For a healthy baby, a woman’s diet before pregnancy seems to matter. Consuming a lot of sugars, fats and take-out foods might increase the likelihood of delivering a baby preterm, Australian researchers report in the July Journal of Nutrition.
Preterm birth, defined as birth before 37 weeks of gestation, increases the risk of infant mortality or health problems later in life. While healthful eating during pregnancy has been associated with a lower risk of preterm birth, the study authors say that their findings now extend this link to the period before conception.
Poor nutrition, says study coauthor Jessica Grieger, a nutrition researcher at the University of Adelaide, may promote inflammation in women and activate hormones such as oxytocin and cortisol that have been linked to preterm birth.
Grieger and her colleagues identified 309 women who had recently become pregnant and obtained from them dietary intake data for the year preceding conception. The researchers then scored each woman based on how much of her diet drew from three categories: a high-protein diet including fish, whole grains, chicken and fruits; a diet with plenty of vegetables, legumes and whole grains; and one with lots of take-out foods, refined grains, sugars and junk food such as potato chips.
After the women gave birth, the researchers calculated that those who had scored high on the high-protein diet before conception were the least likely to give birth preterm and women with a high junk food score were the most likely. The preterm birth rate was middling among women consuming a predominantly veggie-legumes diet. The researchers took into account differences between the women in body mass, smoking status, asthma, age, socioeconomic factors and ethnicity.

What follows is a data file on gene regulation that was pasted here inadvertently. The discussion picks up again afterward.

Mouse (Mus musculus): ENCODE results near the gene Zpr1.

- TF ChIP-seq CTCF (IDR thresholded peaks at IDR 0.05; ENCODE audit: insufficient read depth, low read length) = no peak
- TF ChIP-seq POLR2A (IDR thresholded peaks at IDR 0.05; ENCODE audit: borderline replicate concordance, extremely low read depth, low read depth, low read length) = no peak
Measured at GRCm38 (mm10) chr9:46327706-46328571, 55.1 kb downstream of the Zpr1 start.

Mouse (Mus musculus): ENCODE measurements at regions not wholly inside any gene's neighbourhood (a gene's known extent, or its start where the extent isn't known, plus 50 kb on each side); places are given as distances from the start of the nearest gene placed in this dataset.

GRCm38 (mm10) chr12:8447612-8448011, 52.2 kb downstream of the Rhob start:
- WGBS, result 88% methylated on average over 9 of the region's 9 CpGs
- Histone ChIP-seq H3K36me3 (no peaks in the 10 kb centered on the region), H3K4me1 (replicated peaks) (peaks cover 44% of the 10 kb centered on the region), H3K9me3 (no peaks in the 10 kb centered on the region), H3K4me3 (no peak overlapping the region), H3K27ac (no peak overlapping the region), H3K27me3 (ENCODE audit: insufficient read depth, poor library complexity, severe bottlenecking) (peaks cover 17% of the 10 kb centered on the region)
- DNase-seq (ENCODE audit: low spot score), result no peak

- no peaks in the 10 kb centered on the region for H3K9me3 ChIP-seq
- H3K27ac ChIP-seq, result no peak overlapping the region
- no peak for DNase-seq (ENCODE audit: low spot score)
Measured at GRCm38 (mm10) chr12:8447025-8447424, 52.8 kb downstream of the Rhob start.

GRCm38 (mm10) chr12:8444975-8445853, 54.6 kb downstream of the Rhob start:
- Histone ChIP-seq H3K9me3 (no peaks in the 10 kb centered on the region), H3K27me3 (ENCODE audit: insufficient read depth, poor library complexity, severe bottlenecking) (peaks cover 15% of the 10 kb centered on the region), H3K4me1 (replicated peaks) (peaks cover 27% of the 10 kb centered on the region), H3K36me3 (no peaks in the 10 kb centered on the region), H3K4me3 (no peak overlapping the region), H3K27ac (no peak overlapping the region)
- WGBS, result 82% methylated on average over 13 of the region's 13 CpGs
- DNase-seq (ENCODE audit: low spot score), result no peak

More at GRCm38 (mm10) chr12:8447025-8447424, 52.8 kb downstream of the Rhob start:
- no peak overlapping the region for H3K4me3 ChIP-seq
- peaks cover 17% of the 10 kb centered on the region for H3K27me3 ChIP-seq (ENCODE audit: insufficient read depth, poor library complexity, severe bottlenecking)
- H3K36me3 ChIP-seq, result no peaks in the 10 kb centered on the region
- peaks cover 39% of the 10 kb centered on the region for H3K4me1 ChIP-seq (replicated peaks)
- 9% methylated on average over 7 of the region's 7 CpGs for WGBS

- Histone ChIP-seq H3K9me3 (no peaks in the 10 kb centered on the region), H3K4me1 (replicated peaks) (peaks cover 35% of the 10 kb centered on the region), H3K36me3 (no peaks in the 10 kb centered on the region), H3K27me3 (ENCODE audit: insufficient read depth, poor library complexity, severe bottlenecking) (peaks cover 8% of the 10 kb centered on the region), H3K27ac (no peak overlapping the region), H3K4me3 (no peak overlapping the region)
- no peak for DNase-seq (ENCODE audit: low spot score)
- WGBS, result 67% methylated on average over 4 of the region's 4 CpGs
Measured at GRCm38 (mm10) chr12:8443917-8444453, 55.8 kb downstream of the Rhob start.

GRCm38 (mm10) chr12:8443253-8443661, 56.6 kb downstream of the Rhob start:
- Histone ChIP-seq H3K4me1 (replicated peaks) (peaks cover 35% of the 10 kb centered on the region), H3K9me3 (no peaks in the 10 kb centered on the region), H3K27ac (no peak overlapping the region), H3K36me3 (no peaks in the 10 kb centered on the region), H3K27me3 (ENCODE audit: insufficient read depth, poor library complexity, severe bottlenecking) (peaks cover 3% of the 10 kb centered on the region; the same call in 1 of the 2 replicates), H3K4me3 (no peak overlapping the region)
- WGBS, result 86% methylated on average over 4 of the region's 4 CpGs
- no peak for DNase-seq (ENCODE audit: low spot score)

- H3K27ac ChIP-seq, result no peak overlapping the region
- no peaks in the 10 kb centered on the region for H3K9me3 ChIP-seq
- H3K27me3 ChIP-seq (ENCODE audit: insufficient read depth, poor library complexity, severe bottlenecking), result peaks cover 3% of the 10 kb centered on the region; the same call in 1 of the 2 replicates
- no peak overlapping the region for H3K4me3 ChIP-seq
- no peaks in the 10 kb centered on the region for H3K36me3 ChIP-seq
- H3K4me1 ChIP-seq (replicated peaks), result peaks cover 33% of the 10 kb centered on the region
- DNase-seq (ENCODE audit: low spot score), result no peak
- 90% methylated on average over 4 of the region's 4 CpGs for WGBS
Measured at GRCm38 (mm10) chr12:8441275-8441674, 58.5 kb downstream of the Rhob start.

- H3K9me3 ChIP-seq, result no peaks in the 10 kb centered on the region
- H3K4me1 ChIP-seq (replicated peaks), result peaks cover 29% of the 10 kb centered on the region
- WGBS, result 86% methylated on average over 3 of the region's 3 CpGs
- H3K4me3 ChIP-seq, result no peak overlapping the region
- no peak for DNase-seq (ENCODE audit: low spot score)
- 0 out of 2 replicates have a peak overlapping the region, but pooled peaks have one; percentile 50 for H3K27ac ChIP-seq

Physician Bo Jacobsson of Sahlgrenska University Hospital in Gothenburg, Sweden, says the possibility that diet before pregnancy affects delivery “seems rational but is not scientifically proven with this study.”To establish a clear effect, scientists will also need to control for diet differences throughout pregnancy itself, he says. Nevertheless, Jacobsson endorses this line of research, arguing that maintaining a good pattern of diet and exercise when planning to get pregnant could help to ensure a healthy start to gestation.
To some extent, the new findings resemble results from a study of thousands of pregnant Norwegian women that Jacobsson and his colleagues published earlier this year. That study divided women’s intake into one of three groups: a diet high in protein and veggies, a traditional diet heavy on fish and potatoes or one featuring processed and fast foods. Writing in BMJ in March, the researchers found low preterm birth rates among the first two groups.
Eating patterns before and during pregnancy typically overlap since most women don’t know exactly when they become pregnant and many pregnancies are unplanned. What’s more, women don’t necessarily change their diet upon learning they are pregnant. Researchers at England’s University of Southampton reported in 2009 that newly pregnant women reduced their smoking, drinking and caffeine intake but didn’t alter their eating habits markedly.
“We feel there is often a lack of understanding about the important role of nutrition in pregnancy by mums-to-be and even partners,” Grieger says. She says the new findings should provide doctors with additional information as they counsel women.